correspond to data points that would be considered ``outliers’’ in the
data and surprising according to the model Gabry et al (2019).
Unfortunately, while large \(k\) values
are a useful indicator of model misspecification, small \(k\) values are not a guarantee that a model
is well-specified.

If there are a small number of problematic \(k\) values then we can use a feature in
**rstanarm** that lets us refit the model once for each of
these problematic observations. Each time the model is refit, one of the
observations with a high \(k\) value is
omitted and the LOO calculations are performed exactly for that
observation. The results are then recombined with the approximate LOO
calculations already carried out for the observations without
problematic \(k\) values:

```
1 problematic observation(s) found.
Model will be refit 1 times.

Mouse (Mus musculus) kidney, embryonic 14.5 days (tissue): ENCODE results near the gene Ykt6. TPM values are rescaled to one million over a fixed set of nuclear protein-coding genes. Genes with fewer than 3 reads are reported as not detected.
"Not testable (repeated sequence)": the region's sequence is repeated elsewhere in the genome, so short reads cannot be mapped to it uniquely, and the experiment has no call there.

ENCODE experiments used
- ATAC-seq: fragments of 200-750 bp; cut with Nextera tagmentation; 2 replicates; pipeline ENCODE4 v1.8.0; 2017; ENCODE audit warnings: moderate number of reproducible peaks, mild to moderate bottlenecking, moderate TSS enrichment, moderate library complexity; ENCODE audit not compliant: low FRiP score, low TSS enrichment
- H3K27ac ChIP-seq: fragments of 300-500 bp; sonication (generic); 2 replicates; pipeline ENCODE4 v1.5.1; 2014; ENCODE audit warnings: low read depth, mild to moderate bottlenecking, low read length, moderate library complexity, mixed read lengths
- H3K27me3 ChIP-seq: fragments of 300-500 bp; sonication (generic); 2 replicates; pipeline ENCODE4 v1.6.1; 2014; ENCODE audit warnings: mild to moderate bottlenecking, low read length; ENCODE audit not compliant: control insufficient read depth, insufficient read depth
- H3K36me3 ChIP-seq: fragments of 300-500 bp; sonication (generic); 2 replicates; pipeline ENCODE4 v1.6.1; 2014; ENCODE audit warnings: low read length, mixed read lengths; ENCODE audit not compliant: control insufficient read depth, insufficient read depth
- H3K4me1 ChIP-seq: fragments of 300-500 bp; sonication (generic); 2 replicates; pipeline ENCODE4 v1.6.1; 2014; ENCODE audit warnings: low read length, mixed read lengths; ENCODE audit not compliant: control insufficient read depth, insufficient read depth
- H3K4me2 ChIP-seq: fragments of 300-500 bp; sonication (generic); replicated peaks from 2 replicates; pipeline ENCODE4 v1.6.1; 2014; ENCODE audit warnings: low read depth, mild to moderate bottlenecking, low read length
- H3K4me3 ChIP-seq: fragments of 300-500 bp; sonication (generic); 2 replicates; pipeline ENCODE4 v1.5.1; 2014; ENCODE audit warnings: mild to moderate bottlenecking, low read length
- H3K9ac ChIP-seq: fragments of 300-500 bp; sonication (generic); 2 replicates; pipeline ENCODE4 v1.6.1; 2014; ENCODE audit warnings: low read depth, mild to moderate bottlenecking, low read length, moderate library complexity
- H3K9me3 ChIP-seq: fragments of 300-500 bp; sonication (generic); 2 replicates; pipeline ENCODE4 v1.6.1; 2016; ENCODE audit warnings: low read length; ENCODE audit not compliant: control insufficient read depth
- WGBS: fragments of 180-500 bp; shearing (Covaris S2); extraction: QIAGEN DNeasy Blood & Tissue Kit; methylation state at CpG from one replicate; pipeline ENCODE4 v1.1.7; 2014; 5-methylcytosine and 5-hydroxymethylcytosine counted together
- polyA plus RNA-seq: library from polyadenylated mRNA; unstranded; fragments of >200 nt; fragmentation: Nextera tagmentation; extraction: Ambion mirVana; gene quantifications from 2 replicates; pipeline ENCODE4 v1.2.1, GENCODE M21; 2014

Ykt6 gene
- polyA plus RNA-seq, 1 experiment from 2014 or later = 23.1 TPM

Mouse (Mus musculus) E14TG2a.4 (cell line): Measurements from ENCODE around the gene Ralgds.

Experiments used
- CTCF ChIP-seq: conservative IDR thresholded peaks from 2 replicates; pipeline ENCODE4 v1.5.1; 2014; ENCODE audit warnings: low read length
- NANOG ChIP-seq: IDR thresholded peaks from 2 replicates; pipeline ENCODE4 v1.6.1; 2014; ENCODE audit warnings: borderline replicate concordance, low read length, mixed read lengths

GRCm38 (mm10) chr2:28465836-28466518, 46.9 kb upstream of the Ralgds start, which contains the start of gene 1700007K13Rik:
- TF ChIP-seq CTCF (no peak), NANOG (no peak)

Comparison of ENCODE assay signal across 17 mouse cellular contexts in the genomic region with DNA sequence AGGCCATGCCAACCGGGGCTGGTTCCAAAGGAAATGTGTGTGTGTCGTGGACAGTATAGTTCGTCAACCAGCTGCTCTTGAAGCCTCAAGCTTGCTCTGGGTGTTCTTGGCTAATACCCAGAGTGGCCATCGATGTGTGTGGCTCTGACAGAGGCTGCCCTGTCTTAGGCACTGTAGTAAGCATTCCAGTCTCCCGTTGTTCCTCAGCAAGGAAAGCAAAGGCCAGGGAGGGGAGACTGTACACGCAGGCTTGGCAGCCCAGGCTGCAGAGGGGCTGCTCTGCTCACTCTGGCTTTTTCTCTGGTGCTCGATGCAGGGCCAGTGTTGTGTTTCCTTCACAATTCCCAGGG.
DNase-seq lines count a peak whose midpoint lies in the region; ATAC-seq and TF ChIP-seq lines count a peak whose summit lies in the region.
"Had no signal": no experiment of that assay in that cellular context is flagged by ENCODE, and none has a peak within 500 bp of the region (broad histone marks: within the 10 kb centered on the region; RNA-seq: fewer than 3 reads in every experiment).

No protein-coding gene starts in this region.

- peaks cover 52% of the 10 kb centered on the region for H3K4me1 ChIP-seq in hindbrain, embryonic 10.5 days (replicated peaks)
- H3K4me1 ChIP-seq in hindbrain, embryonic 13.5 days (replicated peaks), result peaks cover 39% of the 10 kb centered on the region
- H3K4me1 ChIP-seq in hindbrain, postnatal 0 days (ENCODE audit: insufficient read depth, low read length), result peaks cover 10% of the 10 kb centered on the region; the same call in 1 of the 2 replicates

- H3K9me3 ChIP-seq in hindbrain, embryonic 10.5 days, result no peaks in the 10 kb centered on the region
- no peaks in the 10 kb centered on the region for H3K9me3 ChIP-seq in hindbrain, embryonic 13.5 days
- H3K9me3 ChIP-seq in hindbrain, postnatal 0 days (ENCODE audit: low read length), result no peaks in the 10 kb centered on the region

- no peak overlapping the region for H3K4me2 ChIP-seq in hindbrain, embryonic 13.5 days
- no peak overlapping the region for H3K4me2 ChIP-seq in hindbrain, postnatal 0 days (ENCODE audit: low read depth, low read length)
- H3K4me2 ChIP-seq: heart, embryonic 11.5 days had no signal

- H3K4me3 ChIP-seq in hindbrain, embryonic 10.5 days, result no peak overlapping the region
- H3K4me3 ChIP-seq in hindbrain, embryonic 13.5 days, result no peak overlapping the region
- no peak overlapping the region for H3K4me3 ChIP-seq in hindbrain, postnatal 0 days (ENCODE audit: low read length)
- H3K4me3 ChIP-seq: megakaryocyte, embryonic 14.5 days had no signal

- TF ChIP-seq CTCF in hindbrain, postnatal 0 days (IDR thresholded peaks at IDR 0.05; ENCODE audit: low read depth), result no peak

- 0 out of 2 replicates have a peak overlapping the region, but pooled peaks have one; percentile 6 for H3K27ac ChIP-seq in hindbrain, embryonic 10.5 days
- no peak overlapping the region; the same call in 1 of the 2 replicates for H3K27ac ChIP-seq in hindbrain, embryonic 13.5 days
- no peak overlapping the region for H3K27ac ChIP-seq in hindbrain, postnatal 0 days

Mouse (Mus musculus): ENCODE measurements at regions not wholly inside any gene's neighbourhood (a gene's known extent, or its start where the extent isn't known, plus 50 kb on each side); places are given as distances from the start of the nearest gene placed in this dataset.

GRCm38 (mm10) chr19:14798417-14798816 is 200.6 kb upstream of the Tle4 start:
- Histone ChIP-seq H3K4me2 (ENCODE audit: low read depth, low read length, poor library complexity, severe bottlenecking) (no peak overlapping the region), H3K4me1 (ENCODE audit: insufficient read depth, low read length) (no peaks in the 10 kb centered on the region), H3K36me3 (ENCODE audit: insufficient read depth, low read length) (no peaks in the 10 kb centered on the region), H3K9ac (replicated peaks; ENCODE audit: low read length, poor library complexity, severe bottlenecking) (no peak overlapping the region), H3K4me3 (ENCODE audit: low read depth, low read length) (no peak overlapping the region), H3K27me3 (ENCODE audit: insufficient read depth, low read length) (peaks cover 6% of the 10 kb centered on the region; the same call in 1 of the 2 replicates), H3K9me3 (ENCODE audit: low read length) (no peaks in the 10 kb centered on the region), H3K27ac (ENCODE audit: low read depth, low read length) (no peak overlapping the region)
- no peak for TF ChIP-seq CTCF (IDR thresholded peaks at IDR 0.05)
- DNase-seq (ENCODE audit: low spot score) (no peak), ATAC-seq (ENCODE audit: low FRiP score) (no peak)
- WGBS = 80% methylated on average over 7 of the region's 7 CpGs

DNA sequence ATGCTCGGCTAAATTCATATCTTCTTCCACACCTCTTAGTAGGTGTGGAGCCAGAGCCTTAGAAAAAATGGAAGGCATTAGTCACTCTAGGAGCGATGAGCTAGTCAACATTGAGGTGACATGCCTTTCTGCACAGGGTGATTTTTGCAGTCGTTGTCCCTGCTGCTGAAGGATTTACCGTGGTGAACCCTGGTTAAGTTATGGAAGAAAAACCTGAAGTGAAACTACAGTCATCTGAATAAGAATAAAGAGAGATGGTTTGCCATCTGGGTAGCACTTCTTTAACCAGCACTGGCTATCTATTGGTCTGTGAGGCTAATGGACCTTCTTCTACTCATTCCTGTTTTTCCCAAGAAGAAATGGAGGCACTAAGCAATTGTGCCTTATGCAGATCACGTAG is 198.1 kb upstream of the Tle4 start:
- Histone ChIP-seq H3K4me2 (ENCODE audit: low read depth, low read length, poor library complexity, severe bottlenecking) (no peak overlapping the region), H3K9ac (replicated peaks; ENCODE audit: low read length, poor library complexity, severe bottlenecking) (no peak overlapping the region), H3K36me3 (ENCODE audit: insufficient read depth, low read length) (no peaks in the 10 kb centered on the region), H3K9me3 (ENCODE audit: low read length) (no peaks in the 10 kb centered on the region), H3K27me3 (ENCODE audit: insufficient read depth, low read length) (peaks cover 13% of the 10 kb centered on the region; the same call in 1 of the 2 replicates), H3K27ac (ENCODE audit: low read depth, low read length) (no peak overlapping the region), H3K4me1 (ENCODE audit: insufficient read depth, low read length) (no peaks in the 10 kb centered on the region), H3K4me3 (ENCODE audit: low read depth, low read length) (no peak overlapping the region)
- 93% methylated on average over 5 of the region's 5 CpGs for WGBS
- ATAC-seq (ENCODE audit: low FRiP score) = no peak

```

```
Fitting model 1 out of 1 (leaving out observation 93)
```

```
Computed from 4000 by 262 log-likelihood matrix.
Estimate SE
elpd_loo -895.5 37.7
p_loo 6.6 2.6
looic 1791.1 75.4
------
MCSE of elpd_loo is 0.2.
MCSE and ESS estimates assume MCMC draws (r_eff in [0.7, 1.4]).
All Pareto k estimates are good (k < 0.7).
See help('pareto-k-diagnostic') for details.
```

In the print output we can see that the Monte Carlo SE is small compared to the other uncertainties.

On the other hand, `p_loo`

is about 7 and still a bit
higher than the total number of parameters in the model. This indicates
that there is almost certainly still some degree of model
misspecification, but this is much better than the `p_loo`

estimate for the Poisson model.

For further model checking we again examine the LOO-PIT values.